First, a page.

According to a 2020 briefing from the Center for Strategic and International Studies, as well as multiple other sources, far-right terrorism is currently the most significant ideological threat in the United States. As Beauchamp has reported, the kind of violence we see today, planned or perpetrated by groups like the Oath Keepers, the Three Percenters, the Proud Boys and the January 6 Rioters, is different from the terrorist attacks of decades previous ones.

If there were to be a sustained 1970s-style terrorist campaign by these militants, the results would likely be deadlier. According to UMD-START, although there were about eight times more terrorist attacks in the 1970s than between 2010 and 2016, this disparity is not reflected in the deaths (172 against 140). This is partly the result of the tactical choices of 1970s militants themselves, some of whom preferred token bombings of unoccupied buildings to actual killings.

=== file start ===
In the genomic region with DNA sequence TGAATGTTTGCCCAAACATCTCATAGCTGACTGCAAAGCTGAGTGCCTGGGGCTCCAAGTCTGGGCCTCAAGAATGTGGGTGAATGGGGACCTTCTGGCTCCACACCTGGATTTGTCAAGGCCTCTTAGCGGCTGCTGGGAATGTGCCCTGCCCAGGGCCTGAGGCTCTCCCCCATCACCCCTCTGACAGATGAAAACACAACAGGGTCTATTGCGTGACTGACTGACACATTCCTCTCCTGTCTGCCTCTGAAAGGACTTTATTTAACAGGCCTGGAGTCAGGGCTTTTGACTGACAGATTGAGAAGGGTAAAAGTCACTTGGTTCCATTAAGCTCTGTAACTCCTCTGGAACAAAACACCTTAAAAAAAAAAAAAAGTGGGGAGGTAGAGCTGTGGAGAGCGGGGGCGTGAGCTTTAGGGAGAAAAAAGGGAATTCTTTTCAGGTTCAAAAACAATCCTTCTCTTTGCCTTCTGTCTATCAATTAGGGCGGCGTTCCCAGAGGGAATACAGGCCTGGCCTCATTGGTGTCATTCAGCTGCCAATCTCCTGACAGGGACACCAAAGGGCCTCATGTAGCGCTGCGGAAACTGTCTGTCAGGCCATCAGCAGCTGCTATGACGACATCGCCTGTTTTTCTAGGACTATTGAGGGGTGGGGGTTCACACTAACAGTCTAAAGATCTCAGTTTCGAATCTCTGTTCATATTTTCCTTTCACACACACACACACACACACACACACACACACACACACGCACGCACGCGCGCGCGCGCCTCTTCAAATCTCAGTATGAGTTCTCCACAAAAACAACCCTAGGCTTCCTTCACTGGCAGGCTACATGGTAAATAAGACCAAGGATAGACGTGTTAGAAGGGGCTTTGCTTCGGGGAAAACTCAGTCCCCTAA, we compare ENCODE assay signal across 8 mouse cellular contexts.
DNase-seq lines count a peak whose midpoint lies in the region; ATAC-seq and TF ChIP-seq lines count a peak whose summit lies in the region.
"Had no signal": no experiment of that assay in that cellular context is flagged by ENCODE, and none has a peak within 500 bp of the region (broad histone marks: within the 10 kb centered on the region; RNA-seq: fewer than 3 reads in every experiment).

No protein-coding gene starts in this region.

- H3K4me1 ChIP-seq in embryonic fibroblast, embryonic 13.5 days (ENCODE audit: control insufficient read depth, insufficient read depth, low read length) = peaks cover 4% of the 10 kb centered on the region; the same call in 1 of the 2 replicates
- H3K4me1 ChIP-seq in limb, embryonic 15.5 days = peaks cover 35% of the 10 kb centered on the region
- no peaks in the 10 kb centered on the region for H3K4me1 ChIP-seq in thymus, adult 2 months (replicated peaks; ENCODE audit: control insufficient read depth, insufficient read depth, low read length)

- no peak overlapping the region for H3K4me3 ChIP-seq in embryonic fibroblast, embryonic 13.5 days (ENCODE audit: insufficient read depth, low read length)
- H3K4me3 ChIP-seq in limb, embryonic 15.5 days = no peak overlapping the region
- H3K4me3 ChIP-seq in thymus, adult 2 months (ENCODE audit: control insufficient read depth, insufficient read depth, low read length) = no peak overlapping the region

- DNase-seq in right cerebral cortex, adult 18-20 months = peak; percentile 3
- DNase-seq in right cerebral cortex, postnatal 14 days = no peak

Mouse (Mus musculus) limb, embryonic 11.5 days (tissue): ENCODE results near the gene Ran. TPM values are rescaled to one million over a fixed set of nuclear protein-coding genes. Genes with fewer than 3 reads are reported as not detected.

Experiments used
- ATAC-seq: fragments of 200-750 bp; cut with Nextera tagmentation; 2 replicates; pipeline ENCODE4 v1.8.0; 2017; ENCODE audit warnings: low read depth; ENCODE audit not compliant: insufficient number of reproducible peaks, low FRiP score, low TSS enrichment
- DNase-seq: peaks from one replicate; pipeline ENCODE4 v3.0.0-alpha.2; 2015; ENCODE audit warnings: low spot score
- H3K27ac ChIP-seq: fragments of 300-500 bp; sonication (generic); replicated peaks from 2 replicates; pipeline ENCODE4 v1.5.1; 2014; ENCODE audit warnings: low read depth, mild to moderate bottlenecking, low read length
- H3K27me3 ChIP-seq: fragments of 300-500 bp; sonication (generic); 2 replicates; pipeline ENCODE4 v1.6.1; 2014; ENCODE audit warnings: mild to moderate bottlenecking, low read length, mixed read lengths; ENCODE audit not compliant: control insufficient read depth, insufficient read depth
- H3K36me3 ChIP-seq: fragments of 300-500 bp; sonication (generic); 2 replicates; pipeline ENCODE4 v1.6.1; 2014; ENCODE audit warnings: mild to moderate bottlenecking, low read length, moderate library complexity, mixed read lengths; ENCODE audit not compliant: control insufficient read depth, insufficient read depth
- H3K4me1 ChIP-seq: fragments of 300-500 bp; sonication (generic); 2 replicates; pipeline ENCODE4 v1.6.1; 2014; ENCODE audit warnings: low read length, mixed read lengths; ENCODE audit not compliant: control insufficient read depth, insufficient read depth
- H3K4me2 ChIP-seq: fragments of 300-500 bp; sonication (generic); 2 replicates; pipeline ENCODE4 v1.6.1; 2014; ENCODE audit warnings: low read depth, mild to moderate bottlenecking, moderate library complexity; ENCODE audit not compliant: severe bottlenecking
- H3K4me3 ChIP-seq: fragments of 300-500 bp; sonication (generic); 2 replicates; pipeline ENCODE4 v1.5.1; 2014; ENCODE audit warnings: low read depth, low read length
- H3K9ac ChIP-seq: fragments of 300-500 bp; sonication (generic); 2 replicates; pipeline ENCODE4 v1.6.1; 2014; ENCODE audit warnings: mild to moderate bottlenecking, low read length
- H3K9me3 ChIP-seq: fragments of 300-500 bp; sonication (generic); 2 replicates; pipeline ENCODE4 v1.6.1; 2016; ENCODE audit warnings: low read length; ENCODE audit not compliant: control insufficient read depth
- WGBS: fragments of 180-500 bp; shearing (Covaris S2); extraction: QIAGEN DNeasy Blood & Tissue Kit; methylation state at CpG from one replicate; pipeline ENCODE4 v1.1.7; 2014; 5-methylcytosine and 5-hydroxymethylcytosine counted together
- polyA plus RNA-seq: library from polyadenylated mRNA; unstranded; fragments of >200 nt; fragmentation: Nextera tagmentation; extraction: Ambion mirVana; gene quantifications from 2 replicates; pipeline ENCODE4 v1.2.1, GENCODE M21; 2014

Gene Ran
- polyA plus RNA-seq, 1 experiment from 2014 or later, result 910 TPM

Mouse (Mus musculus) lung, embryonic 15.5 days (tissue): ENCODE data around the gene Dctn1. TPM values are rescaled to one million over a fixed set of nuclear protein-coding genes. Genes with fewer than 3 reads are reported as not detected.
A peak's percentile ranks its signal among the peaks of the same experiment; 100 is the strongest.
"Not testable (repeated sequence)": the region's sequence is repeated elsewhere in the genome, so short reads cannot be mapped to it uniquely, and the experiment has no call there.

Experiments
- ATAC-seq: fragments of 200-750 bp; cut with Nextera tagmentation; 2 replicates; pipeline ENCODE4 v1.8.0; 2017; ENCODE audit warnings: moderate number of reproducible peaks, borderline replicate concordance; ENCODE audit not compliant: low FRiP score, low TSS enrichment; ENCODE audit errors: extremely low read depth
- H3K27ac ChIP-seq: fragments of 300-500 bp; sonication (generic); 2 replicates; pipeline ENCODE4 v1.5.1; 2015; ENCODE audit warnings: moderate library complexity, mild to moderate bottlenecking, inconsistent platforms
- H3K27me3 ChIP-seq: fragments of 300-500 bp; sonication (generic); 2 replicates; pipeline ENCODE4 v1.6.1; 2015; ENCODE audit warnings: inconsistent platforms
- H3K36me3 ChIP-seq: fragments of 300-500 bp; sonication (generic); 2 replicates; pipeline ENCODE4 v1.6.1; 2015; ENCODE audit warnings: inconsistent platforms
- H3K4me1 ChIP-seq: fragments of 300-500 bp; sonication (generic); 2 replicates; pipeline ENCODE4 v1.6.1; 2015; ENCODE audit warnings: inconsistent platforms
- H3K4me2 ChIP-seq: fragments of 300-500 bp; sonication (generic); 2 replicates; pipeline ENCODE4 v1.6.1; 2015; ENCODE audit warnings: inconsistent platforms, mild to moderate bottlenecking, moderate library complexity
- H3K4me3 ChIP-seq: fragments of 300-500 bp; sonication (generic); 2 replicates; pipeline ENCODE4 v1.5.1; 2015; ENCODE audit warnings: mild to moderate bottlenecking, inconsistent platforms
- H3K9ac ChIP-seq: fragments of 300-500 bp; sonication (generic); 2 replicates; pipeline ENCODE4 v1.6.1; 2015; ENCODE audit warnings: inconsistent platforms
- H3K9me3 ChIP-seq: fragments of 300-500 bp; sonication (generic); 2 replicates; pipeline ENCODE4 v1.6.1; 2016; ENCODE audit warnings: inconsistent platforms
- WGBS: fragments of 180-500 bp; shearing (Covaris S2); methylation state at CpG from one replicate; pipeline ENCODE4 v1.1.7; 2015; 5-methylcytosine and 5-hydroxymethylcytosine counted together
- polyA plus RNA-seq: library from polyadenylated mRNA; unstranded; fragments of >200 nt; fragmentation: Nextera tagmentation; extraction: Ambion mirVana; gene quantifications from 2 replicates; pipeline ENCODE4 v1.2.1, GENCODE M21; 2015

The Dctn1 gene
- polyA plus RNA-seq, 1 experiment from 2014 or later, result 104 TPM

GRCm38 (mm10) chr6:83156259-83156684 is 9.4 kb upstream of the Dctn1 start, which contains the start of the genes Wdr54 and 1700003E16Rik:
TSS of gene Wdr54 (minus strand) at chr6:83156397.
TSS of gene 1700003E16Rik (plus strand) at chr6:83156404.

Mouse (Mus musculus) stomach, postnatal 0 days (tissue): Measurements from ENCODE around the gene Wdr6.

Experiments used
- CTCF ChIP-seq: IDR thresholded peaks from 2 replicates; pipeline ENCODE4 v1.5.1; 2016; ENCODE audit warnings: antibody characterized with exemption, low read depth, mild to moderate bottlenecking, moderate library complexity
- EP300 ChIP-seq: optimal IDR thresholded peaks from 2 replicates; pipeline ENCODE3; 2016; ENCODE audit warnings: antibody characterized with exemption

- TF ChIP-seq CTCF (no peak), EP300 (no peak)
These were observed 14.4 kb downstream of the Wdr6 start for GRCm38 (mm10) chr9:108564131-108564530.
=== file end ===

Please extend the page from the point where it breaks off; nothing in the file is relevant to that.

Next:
As Mason told Vox, his research shows that people who identify as Democrats or Republicans show roughly the same levels of tolerance for violence to bring about a political end.

“These are ordinary people in ordinary communities,” she said. They won’t necessarily commit violence, but even endorsement of potential violence indicates a shift in global norms – including a growing sense that political violence is not immoral or unjustifiable.

Mason and Kalmoe found a way to end violence through “leadership rhetoric” – that if a trusted leader says the violence must stop, those prone to violence listen. Right-wing leaders, however, are less likely to speak out.

“Even with the Paul Pelosi situation,” Mason told Vox, “They say, ‘This is terrible,’ but no one says, ‘Violence is never okay. Republican leaders aren’t condemning violence as a tactic, they’re just saying, “Sorry, Paul got hurt.”